One of the frustrating things about following politics is the idea, apparently deeply engrained, that you must never change your mind. If you do, you’re a flip-flopper, or wishy-washy, and you’re clearly not to be trusted.
The main problem with this line of thinking is that it is utterly and dangerously wrong. We live in a dynamic world, and our brains are dynamic – if you’re not changing your mind all the time, it’s a danger sign.
There are two very good reasons to change your mind: the facts have changed, or you have learned something.
To those of us that take innovation seriously, Joseph Schumpeter is the patron saint of economists. He was the first person to really articulate the importance of innovation and how central it is to economic growth.
One question that Schumpeter considered in his first groundbreaking book, The Theory of Economic Development, is this: which type of firm is more innovative – small or large? It’s a question he kept coming back to. Here is how Adrian Wooldridge put it in The Economist (and in another signal of the regard in which Schumpeter is held, his weekly column there is called “Schumpeter”):
“Joseph Schumpeter, after whom this column is named, argued both sides of the case. In 1909 he said that small companies were more inventive. In 1942 he reversed himself. Big firms have more incentive to invest in new products, he decided, because they can sell them to more people and reap greater rewards more quickly. In a competitive market, inventions are quickly imitated, so a small inventor’s investment often fails to pay off.”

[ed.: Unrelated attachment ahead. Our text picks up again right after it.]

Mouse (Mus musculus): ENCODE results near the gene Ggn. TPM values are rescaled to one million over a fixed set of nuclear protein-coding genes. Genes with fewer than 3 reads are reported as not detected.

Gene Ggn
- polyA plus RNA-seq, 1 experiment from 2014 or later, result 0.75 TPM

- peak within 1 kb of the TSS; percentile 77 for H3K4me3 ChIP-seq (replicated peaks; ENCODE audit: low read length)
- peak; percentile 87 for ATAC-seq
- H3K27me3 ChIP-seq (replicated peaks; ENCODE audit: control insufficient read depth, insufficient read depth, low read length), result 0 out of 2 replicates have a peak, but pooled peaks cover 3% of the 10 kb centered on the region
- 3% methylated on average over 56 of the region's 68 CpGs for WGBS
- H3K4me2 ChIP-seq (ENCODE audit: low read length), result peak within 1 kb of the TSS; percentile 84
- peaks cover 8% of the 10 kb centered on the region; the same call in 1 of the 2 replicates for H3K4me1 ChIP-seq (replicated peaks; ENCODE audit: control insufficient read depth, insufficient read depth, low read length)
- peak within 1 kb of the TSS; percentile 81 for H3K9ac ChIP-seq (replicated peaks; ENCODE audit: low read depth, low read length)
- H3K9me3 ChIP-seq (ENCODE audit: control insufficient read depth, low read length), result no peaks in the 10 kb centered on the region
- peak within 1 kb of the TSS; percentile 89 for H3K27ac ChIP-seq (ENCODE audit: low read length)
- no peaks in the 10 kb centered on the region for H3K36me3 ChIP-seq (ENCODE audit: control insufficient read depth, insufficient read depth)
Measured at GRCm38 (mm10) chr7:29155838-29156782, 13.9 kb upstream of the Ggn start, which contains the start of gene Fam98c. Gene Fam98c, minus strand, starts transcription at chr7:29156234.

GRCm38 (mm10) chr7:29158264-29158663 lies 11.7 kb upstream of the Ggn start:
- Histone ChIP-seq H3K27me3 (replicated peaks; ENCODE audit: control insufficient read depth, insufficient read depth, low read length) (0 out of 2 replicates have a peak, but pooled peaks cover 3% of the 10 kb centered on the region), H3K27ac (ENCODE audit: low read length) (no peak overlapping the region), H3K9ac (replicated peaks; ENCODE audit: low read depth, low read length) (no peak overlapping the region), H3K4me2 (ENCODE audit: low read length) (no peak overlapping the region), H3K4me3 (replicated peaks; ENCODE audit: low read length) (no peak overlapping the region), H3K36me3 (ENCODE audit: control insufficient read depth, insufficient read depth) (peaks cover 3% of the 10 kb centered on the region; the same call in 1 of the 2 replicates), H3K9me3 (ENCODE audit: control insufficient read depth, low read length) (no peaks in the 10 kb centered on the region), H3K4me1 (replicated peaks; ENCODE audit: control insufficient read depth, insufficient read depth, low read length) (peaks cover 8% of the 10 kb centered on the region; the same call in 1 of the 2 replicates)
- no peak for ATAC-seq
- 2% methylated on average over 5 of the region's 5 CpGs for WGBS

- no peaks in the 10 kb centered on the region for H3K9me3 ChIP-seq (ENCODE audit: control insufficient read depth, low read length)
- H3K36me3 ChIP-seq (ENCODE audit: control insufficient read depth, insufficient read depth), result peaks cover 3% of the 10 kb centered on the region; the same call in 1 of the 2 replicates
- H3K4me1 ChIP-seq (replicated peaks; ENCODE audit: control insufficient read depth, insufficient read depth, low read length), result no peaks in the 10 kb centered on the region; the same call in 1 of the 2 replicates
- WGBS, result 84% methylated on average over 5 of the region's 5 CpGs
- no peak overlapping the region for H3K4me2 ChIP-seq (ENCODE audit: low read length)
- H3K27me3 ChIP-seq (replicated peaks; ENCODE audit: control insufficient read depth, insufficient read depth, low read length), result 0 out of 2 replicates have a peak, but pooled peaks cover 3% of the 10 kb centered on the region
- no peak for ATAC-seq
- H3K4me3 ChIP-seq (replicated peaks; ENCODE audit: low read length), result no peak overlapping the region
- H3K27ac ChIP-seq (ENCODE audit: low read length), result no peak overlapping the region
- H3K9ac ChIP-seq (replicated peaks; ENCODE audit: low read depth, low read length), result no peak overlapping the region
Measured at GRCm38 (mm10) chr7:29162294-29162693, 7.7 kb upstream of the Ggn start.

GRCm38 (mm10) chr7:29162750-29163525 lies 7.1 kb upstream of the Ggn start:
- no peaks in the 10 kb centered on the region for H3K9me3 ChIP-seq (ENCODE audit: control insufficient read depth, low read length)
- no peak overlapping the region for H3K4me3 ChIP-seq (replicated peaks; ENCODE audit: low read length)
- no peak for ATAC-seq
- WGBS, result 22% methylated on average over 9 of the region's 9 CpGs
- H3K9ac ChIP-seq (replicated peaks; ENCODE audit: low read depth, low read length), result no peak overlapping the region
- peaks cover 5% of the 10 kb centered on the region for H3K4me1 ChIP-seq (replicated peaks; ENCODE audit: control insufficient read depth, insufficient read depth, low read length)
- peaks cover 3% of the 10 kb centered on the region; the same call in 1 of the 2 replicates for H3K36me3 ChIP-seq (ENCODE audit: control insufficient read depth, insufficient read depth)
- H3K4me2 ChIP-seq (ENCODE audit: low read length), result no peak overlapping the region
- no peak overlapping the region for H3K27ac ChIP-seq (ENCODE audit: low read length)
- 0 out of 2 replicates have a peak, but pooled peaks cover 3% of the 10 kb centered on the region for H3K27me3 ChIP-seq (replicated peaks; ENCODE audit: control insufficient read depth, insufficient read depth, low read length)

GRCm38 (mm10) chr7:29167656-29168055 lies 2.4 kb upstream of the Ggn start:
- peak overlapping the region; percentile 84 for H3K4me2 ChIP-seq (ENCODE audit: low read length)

Now, the big or small question is still interesting, but that’s not what I’m concerned with today. Instead, look at how he phrases this – “Schumpeter… argued both sides of the case.” This idea often comes up, and people usually try to say that Schumpeter was being slippery by trying to have things both ways.
But here’s the thing – Schumpeter changed his mind because the facts changed. In 1909, big firms didn’t innovate at all. The largest firms were mostly extractive. Nearly all new ideas came from smaller firms. Corporate R&D was just starting at the time, in Edison’s workshop and in the labs of the chemical companies that were trying to make new dyes for clothes.
A lot changed between then and the 1940s, including the innovation process. By the middle of the century, invention and innovation both were dominated by large corporate R&D. That was the birth of the mass market, an economic environment built by and favouring large firms. Schumpeter changed his mind because the facts changed.
Here’s a quote attributed to John Maynard Keynes:
“When the facts change, I change my mind. What do you do, sir?”
One of the implications implicit in that quote is that Keynes was always right. Unfortunately, most of us aren’t as infallible as he was. So we have to learn by being wrong. This is a crucial innovation skill. We have a hypothesis about how we can make the world a better place – we have a great idea. The only way to turn it into an innovation is to experiment. Often, our initial assumptions are wrong. By experimenting, we figure out which ideas work, and which don’t –we learn. And by learning, we change our minds.
Dynamic Minds for Dynamic Times.
We live in a dynamic world. More importantly, we are learning machines. Both of these facts mean that we should be changing our minds all of the time. Rather than being a sign of weakness, a changed mind is a sign of someone that knows something more than they used to.
We should be learning all the time. Changing your mind is a sign of learning. We shouldn’t avoid it, we should seek it out. As Edward de Bono says:
“If you never change your mind, why have one?”
Tim Kastelle is a Lecturer in Innovation Management in the University of Queensland Business School. He blogs about innovation at the Innovation Leadership Network.